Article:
Opinion: Hospitals Often Reap the Profits of Saddling Their Patients with Medical Debt

Daniella Cressman

Hospitals are places that people are often skeptical of, especially in the U.S.A.—Unfortunately, too much corruption and injustice occur in our healthcare system, and it seems deeply unfair that people have to pay for life-saving care, especially when they simply cannot afford to.

Individuals who require medical care are extremely fragile, and they deserve to be taken care of—for a very reasonable price, if not for free. Unfortunately, too many hospitals profit off of the misery and pain that people are experiencing, raking in enormous profits and saddling patients with arguably unnecessary debts for an inordinate amount of time.

Hospitals often profit while patients continue to suffer from medical bills that seem to endlessly add up, and this is a problem nationwide in the United States of America. As a result, many medical institutions have grown wary by metaphorically stepping on the toes of those who are the most desperate.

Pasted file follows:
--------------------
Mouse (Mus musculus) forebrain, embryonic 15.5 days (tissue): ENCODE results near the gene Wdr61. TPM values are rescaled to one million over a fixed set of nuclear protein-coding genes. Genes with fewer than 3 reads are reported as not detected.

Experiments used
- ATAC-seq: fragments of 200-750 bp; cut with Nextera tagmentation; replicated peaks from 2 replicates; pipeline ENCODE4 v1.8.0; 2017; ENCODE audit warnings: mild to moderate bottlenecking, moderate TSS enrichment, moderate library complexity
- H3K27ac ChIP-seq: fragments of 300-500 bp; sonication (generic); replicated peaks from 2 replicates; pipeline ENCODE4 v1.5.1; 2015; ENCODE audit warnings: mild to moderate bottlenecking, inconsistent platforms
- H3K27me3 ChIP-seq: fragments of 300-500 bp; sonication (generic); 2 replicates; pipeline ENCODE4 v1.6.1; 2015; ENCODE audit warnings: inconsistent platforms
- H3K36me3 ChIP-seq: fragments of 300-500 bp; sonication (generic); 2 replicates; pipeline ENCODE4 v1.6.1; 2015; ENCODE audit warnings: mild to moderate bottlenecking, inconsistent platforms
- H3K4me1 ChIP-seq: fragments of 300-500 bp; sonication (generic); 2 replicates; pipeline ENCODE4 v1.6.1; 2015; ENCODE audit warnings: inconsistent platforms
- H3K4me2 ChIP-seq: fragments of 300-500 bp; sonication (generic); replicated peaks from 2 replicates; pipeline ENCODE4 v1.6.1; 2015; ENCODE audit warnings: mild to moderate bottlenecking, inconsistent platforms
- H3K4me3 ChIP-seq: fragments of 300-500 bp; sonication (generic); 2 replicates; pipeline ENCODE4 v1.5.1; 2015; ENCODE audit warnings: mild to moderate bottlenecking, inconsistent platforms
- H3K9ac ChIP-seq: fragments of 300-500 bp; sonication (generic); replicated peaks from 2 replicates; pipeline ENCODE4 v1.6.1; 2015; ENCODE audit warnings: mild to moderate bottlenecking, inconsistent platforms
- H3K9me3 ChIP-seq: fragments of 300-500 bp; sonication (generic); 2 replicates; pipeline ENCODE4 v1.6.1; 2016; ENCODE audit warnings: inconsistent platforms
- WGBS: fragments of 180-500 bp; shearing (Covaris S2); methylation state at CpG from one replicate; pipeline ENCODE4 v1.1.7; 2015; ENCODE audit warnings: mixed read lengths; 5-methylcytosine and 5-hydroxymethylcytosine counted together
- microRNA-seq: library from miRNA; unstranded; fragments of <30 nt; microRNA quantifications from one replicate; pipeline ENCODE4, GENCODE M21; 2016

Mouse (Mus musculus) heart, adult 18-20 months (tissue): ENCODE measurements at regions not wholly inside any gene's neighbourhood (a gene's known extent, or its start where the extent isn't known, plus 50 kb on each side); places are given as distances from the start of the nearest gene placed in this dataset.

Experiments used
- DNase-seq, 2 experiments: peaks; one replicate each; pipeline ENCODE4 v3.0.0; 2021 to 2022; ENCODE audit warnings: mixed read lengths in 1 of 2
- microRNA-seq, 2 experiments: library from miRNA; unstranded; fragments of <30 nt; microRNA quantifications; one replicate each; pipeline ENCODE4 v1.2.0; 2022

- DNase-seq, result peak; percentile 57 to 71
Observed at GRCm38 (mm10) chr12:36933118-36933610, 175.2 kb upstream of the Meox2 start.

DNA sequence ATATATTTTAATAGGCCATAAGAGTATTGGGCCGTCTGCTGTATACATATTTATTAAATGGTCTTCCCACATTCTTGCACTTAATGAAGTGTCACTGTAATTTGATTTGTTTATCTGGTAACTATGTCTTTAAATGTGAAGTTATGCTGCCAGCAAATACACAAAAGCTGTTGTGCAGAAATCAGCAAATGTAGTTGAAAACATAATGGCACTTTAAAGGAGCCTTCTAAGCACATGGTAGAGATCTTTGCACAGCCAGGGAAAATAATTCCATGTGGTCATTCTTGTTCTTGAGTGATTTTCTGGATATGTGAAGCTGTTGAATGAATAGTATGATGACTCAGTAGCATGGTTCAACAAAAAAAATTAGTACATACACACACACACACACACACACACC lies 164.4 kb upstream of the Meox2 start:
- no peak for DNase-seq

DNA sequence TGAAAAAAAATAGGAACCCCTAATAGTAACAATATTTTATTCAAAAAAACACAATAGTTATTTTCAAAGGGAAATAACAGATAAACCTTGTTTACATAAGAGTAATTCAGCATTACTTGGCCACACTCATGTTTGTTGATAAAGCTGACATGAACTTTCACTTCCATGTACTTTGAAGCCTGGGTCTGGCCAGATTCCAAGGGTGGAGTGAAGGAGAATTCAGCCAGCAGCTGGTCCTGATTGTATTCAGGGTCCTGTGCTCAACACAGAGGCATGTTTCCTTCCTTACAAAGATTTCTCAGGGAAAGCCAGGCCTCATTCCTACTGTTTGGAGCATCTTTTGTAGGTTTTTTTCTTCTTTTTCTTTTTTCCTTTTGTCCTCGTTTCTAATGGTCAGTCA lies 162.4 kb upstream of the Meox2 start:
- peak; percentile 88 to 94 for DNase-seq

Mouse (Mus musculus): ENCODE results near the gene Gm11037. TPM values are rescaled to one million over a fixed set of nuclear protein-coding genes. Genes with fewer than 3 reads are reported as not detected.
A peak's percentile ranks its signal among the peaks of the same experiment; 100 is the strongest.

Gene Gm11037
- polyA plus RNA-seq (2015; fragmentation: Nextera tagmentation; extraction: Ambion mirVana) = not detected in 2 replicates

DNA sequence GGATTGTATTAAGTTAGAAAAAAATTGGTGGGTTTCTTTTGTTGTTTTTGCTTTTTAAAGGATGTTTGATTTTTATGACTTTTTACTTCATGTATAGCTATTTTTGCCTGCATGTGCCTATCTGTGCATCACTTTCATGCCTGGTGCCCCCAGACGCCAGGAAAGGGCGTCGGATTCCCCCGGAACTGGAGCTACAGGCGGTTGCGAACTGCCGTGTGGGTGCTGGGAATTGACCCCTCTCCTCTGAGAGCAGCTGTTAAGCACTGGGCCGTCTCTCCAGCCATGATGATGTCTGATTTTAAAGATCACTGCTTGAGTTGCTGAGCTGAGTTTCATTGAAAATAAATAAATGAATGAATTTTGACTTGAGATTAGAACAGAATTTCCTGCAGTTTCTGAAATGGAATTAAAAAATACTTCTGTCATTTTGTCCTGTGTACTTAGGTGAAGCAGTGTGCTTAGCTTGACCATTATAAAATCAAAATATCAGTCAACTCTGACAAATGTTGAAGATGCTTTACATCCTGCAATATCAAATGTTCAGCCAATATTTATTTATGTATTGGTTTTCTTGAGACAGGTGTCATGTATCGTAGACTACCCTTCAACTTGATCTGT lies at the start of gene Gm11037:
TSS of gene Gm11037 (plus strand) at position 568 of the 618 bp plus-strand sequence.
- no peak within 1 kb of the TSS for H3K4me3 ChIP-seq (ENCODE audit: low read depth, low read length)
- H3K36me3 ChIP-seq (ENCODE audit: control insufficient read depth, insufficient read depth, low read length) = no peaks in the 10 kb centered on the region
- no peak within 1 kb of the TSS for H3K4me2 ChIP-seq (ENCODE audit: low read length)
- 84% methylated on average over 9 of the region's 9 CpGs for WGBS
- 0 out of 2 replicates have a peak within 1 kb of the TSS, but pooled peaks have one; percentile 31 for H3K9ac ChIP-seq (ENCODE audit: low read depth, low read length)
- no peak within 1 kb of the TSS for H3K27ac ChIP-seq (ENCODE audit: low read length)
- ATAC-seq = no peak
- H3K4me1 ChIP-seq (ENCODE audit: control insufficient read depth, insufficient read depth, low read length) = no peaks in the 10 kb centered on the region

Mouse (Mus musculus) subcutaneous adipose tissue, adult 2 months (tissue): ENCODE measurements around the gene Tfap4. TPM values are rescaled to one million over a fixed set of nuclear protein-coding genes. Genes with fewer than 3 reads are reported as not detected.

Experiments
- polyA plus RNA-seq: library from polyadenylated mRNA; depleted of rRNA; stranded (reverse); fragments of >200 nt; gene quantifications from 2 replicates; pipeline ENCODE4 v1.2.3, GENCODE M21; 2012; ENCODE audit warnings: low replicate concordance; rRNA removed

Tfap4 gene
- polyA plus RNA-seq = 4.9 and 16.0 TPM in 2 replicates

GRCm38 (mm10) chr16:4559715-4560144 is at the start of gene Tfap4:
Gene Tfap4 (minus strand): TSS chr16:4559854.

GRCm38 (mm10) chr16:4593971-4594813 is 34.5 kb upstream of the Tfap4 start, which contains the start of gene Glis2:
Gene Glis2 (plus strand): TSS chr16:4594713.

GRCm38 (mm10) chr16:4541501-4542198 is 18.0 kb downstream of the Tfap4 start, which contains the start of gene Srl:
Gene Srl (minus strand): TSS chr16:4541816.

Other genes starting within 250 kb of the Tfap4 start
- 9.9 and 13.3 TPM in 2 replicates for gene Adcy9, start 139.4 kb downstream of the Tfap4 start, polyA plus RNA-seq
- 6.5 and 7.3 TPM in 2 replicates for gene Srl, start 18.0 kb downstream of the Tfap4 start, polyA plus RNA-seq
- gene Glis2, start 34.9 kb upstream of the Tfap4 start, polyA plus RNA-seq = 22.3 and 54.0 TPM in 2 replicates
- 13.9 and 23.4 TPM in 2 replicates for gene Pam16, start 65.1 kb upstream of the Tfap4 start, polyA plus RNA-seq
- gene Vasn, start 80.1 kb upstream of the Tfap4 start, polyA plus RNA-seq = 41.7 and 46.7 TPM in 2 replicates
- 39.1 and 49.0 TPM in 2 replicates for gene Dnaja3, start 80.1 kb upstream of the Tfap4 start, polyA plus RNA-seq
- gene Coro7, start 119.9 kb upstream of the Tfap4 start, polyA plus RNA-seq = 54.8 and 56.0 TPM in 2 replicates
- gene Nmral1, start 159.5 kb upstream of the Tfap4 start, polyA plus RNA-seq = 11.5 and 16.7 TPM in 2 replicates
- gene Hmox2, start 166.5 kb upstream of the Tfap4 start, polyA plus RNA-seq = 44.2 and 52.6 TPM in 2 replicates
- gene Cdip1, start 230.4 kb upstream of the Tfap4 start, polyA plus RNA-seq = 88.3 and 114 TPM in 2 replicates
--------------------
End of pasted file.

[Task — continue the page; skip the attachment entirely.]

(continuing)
33% of Americans have medical debt and owe money for hospitalization, according to a poll conducted by KFF—that constitutes almost half of America's population at large, which is deeply disturbing considering that this country is supposed to be a haven for people from every background—healthcare should either be free or significantly more affordable. Around 25% owe at least $10,000 and many are relentlessly pursued by collectors if they cannot pay their hospital bills—sometimes, hospitals even sell their former patients' debts.

"...Overall, about a third of the 100 million adults in the U.S. with health care debt owe money for a hospitalization, according to a poll conducted by KFF for this project. Close to half of those owe at least $5,000..." —Noam Levey

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Canadian-American author writing about local politics, personal finance, & dining in Albuquerque.

Albuquerque, NM
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